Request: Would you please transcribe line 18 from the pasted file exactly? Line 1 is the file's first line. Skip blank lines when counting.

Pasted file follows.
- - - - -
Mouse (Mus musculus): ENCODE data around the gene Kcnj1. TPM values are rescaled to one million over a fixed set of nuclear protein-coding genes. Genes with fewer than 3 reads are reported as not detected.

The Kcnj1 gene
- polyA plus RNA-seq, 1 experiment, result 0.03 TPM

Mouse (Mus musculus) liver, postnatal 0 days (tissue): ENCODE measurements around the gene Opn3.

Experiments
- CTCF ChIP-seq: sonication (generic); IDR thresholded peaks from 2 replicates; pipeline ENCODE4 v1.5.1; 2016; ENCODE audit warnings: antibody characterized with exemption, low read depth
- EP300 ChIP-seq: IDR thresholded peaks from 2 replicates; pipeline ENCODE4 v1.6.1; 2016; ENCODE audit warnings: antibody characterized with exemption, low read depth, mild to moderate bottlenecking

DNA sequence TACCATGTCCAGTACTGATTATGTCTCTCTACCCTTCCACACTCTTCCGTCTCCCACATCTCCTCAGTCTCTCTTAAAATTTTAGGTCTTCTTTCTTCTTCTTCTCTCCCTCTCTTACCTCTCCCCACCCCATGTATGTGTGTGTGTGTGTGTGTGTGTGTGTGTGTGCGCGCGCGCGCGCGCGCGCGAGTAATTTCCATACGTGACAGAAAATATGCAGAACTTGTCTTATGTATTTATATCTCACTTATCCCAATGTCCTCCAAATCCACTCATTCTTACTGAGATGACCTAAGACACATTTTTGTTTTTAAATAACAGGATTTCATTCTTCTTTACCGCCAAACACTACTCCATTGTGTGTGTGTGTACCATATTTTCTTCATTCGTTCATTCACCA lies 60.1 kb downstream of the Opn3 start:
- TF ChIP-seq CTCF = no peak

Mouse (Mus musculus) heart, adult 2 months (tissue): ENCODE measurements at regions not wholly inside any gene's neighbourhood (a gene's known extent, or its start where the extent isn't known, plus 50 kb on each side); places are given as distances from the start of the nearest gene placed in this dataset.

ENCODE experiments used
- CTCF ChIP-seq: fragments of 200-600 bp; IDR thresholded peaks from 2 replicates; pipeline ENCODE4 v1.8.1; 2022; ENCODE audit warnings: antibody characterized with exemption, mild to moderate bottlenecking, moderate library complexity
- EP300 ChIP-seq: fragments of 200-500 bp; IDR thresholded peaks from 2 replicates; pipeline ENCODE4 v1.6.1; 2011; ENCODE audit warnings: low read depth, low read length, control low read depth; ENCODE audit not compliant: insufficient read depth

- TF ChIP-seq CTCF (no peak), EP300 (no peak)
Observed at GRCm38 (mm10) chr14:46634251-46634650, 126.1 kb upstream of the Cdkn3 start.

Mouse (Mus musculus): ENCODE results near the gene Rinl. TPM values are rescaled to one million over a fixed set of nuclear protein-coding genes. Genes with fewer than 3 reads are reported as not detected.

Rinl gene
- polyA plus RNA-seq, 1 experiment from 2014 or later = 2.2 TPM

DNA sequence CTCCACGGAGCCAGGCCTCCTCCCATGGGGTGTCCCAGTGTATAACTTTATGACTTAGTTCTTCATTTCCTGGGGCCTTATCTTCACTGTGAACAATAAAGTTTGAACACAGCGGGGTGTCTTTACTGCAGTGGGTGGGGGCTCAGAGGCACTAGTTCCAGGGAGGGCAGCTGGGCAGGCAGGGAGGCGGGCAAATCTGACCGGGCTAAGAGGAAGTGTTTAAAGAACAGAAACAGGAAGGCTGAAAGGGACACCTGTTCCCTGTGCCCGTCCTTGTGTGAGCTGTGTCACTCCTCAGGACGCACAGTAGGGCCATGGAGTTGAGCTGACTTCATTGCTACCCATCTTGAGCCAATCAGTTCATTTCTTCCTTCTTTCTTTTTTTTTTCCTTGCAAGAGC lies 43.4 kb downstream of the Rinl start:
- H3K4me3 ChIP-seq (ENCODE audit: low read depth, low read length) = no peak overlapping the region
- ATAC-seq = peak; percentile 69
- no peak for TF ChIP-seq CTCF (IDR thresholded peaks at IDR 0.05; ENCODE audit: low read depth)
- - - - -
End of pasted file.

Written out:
- polyA plus RNA-seq, 1 experiment from 2014 or later = 2.2 TPM